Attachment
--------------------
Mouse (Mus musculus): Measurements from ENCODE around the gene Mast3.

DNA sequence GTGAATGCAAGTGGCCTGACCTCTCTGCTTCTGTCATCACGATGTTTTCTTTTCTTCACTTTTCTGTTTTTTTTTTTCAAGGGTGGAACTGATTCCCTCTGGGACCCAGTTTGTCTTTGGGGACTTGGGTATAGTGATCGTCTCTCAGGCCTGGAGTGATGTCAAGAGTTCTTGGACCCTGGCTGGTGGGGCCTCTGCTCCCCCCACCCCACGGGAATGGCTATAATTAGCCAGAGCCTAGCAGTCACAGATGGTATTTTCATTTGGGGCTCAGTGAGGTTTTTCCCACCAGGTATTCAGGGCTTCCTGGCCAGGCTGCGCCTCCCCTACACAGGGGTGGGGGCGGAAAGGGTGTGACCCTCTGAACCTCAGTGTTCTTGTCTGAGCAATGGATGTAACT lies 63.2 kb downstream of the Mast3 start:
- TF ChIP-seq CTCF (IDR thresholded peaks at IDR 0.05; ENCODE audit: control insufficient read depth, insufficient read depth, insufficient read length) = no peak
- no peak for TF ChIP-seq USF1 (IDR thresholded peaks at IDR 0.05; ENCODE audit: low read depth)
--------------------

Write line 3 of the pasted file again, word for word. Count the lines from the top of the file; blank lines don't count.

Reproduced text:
- TF ChIP-seq CTCF (IDR thresholded peaks at IDR 0.05; ENCODE audit: control insufficient read depth, insufficient read depth, insufficient read length) = no peak